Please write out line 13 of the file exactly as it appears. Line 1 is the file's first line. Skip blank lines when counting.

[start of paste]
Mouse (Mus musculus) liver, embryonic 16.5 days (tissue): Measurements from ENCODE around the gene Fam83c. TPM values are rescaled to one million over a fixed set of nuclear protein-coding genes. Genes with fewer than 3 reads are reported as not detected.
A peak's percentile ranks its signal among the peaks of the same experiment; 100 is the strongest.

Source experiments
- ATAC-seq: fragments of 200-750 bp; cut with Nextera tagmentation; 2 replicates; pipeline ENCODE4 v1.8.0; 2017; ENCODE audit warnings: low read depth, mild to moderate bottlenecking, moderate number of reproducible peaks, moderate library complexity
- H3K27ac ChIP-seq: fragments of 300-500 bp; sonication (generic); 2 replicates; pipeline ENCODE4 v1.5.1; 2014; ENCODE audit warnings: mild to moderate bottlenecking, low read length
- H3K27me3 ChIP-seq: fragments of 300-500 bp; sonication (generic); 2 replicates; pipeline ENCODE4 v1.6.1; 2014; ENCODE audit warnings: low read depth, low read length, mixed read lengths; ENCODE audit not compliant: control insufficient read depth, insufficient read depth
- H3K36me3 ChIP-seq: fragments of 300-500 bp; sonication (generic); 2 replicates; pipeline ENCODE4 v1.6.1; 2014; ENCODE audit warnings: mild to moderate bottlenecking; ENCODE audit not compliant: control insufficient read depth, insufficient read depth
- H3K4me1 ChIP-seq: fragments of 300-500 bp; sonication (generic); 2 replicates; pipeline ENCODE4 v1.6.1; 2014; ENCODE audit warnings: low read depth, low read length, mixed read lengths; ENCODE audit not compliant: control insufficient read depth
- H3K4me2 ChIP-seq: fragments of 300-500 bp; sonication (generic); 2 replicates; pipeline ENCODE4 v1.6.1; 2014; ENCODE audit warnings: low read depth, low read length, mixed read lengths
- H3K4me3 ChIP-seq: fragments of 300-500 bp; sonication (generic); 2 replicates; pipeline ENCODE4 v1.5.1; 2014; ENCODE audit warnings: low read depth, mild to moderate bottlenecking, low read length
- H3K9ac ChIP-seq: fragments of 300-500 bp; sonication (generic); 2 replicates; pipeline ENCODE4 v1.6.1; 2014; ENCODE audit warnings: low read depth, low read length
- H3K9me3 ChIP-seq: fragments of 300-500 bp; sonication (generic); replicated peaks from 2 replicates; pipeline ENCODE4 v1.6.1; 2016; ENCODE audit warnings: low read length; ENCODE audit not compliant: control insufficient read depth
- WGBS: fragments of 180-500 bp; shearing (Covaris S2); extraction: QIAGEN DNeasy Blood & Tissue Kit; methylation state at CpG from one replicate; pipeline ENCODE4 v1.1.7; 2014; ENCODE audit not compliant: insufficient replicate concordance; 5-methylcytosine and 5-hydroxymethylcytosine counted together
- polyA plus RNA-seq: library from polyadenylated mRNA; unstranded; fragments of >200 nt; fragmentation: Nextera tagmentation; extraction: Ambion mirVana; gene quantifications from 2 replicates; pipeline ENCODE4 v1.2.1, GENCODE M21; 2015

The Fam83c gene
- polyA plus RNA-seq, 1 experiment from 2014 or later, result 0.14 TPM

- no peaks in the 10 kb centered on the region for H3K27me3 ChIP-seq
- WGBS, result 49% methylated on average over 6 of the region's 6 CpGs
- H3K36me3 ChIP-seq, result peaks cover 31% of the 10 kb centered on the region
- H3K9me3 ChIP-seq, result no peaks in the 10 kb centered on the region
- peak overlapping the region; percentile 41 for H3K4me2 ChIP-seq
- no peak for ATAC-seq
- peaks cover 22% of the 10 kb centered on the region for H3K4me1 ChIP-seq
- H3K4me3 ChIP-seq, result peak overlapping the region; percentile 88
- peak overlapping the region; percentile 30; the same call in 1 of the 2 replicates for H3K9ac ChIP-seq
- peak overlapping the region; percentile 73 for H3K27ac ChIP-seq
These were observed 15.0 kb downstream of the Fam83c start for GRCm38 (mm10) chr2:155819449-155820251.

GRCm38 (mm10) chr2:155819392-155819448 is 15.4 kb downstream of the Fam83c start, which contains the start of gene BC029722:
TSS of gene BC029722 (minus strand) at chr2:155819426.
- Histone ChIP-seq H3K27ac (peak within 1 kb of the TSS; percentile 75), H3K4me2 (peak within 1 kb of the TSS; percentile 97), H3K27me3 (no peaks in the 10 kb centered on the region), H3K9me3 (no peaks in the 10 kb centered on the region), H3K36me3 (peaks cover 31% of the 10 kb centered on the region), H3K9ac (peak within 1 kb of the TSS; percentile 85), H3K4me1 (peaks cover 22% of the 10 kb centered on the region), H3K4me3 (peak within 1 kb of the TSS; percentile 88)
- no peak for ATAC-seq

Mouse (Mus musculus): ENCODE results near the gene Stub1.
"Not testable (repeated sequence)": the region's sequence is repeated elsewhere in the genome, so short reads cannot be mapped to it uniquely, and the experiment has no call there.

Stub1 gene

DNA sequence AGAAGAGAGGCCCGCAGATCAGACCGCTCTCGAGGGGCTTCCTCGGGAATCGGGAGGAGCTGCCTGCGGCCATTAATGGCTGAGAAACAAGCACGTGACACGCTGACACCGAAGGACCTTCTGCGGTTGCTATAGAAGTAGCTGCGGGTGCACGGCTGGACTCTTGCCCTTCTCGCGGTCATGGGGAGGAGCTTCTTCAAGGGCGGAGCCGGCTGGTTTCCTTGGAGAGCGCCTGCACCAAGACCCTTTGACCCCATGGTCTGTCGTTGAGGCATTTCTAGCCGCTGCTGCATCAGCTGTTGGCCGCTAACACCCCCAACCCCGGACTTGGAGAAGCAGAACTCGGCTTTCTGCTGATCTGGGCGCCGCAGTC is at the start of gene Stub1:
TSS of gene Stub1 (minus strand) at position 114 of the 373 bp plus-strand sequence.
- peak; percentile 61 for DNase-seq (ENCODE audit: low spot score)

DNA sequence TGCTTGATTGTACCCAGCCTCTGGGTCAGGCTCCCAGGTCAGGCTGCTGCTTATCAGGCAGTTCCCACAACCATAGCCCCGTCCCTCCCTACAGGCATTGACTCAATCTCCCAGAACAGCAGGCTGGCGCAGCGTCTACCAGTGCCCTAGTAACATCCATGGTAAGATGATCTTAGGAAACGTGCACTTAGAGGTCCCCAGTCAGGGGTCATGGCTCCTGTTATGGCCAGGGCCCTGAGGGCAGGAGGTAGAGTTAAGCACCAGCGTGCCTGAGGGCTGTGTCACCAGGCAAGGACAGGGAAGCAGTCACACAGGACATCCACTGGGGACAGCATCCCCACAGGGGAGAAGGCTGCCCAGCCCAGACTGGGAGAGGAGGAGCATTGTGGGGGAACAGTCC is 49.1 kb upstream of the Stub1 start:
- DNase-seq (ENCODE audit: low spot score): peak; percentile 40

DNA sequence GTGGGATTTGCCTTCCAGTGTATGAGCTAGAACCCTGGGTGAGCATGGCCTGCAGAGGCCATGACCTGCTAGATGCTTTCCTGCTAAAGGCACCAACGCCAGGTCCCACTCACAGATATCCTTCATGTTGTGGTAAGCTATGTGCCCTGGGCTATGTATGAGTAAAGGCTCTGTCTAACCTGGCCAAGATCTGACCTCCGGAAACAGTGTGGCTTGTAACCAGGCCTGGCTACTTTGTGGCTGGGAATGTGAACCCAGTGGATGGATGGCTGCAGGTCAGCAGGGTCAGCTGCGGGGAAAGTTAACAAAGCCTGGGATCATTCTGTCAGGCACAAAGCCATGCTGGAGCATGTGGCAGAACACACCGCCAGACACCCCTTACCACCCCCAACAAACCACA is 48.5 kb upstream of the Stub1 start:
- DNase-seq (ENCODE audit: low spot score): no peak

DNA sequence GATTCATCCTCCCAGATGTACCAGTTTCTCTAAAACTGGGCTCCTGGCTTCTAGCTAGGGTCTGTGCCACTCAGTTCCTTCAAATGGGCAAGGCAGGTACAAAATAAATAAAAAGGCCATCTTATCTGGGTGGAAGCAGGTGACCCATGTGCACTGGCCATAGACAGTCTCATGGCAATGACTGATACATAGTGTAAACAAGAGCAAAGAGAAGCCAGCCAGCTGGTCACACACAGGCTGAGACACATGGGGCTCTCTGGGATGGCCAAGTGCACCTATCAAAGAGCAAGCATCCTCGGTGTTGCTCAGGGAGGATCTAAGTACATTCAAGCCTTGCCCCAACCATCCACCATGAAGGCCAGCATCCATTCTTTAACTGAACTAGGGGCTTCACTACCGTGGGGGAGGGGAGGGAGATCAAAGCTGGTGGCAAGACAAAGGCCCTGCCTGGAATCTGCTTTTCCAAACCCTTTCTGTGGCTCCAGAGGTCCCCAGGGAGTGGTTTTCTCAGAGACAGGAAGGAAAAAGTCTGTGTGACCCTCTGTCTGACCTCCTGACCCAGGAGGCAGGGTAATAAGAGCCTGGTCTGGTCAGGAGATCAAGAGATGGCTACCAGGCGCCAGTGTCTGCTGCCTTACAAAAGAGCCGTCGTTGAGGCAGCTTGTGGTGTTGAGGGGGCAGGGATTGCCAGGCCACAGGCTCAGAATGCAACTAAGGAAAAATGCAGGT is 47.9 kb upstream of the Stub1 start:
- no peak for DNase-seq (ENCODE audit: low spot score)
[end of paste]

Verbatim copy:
- WGBS: fragments of 180-500 bp; shearing (Covaris S2); extraction: QIAGEN DNeasy Blood & Tissue Kit; methylation state at CpG from one replicate; pipeline ENCODE4 v1.1.7; 2014; ENCODE audit not compliant: insufficient replicate concordance; 5-methylcytosine and 5-hydroxymethylcytosine counted together